DeWine Announces Start of Statewide ReadOhio Initiative

COLUMBUS, Ohio – Gov. Mike DeWine on Thursday announced the ReadOhio initiative, a statewide effort to encourage improved literacy skills for all ages, including the implementation of curriculum aligned with the science of reading in K-12 schools. 

The science of reading refers to research that has been conducted for decades by scientists and literacy experts that shows there is a science behind learning to read and that certain skills need to be taught, including phonics, a news release states.

“With 40% of Ohio third-graders not proficient in reading, we need to seriously look at how we are teaching reading in the state because reading is fundamental to future success,” DeWine said. “Our ReadOhio initiative will encompass all of our efforts to improve literacy skills of Ohioans of every age, from early childhood throughout adulthood because it’s never too early or too late to learn to read or enhance your skills.”

The governor also released a video to explain what the science of reading is and why it is important. In addition, he announced a toolkit for school leaders whose schools are not already using a curriculum aligned with the method.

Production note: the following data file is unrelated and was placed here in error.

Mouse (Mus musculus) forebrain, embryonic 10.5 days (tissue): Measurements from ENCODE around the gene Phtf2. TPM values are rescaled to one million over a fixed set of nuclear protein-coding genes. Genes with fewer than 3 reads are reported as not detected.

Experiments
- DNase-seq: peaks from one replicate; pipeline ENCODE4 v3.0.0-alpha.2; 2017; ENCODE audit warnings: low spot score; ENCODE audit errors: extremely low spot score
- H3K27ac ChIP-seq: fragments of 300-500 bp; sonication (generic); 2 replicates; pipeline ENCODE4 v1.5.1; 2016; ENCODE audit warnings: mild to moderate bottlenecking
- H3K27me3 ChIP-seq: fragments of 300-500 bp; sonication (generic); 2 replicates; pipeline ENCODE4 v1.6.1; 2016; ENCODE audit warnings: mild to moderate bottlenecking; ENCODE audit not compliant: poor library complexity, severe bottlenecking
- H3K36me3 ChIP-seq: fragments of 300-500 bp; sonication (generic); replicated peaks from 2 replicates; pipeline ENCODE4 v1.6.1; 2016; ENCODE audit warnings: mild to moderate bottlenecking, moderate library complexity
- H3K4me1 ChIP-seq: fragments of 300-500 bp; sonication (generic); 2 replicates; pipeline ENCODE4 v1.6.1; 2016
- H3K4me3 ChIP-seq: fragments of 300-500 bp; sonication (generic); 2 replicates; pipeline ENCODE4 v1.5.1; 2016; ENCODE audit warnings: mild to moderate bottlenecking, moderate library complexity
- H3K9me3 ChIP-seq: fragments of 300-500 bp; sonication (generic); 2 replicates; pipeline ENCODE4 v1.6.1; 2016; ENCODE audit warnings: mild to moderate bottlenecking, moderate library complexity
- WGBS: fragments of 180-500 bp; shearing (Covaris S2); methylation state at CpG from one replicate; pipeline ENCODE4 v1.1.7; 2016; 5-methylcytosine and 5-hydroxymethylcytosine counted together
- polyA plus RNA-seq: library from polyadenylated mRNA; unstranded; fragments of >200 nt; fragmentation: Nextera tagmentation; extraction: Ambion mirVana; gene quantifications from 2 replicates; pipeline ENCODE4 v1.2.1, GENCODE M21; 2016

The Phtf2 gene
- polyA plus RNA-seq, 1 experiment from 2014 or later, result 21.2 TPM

“Ohio is committed to raising literacy achievement for all learners,” said Chris Woolard, interim superintendent of public instruction. “Whether a district or school is just getting started or already implementing the science of reading, we have developed multiple resources that school leaders, teachers and families can use as they start the new school year.”

Other ReadOhio efforts include:

  • “Read it Again!” a free digital resource for early childhood educators developed by the Crane Center for Early Childhood Research and Policy at The Ohio State University to help build language skills in infants, toddlers and pre-K students.
  • An online resource, available this fall, giving parents and caregivers tips to help the youngest children grow their literacy skills.
  • A continued focus on expanding the Dolly Parton Imagination Library of Ohio, which provides one free book a month for any child in the state from birth to age 5. Currently, more than 58% of eligible Ohio children are participating in the program.

DeWine signed an executive order in March to renew the state’s focus on building literacy skills, including a program to recognize schools that are demonstrating a strong implementation of best practices aligned to the science of reading and where students are making significant progress in reading.

Published by The Business Journal, Youngstown, Ohio.